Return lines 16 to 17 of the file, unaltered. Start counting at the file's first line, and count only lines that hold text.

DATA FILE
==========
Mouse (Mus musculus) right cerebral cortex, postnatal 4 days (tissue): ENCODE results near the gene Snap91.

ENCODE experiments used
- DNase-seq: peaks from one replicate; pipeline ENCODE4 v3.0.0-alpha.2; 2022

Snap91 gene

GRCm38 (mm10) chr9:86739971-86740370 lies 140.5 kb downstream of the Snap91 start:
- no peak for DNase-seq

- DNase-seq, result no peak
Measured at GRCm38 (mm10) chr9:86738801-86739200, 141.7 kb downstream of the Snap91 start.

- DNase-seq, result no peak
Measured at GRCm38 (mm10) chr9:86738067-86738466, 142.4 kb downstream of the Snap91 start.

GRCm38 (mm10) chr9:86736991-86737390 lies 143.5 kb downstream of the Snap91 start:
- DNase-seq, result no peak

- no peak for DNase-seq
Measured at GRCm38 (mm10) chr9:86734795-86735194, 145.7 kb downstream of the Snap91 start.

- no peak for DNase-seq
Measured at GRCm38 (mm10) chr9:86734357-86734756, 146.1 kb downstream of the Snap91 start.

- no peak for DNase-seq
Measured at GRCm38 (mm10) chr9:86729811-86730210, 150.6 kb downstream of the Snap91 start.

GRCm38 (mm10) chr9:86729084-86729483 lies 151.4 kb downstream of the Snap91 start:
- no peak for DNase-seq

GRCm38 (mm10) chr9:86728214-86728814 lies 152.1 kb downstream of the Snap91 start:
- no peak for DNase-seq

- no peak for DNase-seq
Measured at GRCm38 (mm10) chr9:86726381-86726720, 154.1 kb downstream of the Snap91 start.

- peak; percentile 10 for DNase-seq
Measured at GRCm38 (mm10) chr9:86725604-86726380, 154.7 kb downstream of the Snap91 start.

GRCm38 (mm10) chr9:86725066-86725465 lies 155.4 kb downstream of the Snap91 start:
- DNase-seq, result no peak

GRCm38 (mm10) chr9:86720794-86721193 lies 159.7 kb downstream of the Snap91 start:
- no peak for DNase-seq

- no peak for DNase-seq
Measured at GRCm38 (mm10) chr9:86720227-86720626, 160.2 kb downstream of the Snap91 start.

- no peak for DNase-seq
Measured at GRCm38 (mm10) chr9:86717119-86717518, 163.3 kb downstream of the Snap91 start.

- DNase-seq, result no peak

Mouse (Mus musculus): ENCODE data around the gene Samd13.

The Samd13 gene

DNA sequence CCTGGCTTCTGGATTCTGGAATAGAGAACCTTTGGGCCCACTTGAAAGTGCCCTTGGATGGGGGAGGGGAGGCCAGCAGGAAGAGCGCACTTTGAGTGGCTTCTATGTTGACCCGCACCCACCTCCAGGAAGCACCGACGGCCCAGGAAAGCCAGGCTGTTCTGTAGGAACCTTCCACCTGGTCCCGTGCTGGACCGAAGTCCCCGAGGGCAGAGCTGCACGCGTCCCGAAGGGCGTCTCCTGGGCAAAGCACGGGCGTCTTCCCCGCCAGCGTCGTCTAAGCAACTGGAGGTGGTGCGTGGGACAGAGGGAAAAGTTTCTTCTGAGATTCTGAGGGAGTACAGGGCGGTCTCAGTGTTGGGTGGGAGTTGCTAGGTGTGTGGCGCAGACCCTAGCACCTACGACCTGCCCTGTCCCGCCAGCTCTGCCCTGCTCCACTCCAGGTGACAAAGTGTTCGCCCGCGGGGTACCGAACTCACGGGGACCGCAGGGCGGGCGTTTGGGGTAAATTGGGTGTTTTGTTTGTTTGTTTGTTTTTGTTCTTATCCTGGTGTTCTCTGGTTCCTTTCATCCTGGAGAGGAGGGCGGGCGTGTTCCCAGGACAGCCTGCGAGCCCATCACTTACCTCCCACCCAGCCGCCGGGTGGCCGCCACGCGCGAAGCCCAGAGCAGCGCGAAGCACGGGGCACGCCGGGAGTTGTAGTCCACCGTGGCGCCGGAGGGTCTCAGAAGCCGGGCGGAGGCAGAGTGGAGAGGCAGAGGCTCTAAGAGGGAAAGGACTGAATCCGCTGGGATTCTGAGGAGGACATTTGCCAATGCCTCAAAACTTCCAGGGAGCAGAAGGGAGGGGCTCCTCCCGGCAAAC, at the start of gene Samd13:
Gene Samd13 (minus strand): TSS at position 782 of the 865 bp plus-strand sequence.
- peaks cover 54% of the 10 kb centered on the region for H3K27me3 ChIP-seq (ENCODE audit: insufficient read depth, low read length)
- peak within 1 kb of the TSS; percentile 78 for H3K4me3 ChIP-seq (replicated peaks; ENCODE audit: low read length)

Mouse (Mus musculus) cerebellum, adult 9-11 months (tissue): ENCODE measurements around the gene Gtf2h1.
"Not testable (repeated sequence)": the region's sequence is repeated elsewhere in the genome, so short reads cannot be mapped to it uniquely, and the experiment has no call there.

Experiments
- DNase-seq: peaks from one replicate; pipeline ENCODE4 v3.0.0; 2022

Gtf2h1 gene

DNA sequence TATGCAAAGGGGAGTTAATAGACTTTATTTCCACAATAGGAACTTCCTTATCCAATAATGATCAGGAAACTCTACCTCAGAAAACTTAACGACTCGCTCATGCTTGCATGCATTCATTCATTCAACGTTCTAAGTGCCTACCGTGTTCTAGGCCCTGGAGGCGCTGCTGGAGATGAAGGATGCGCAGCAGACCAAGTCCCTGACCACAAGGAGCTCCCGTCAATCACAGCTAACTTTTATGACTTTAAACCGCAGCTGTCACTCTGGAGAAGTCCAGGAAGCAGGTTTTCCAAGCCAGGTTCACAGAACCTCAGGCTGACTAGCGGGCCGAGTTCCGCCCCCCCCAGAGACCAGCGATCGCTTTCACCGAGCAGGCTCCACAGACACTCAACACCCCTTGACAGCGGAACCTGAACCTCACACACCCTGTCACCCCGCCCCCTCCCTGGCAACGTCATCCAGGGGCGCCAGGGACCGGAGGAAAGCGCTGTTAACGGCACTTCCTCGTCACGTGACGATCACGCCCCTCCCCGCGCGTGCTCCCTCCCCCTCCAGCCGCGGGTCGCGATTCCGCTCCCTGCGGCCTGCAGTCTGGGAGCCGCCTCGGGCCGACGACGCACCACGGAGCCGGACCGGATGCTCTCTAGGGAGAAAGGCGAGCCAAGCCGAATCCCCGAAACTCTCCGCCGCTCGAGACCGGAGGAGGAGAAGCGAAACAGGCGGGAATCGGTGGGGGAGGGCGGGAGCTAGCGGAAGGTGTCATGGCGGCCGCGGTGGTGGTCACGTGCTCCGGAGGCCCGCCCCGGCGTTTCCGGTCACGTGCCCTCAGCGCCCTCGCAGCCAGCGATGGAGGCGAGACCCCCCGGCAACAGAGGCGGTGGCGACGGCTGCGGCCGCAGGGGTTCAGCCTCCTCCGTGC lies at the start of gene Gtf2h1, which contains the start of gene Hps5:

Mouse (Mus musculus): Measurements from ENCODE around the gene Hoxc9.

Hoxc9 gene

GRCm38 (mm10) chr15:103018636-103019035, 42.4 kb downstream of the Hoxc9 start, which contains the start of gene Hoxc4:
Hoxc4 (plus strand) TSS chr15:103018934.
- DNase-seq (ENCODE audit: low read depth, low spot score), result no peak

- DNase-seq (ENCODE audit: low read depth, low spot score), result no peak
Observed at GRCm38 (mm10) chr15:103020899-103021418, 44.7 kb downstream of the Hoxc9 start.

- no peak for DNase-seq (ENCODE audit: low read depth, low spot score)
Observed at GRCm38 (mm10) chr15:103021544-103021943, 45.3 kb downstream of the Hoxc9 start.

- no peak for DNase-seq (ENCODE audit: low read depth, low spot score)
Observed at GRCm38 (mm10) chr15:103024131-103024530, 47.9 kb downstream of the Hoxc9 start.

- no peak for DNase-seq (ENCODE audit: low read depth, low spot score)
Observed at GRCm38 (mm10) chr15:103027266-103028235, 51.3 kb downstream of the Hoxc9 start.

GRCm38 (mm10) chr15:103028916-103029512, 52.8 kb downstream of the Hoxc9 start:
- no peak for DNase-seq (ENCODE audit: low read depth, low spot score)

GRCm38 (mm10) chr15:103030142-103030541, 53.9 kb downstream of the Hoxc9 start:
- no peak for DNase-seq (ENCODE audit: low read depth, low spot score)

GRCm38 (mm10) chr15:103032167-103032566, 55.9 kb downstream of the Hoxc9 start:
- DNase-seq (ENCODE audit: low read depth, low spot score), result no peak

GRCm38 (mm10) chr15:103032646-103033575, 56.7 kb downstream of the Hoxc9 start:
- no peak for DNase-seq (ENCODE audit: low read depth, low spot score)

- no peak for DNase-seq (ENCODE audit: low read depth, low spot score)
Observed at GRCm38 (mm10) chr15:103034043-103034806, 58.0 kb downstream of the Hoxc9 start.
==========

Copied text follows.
Measured at GRCm38 (mm10) chr9:86734357-86734756, 146.1 kb downstream of the Snap91 start.

- no peak for DNase-seq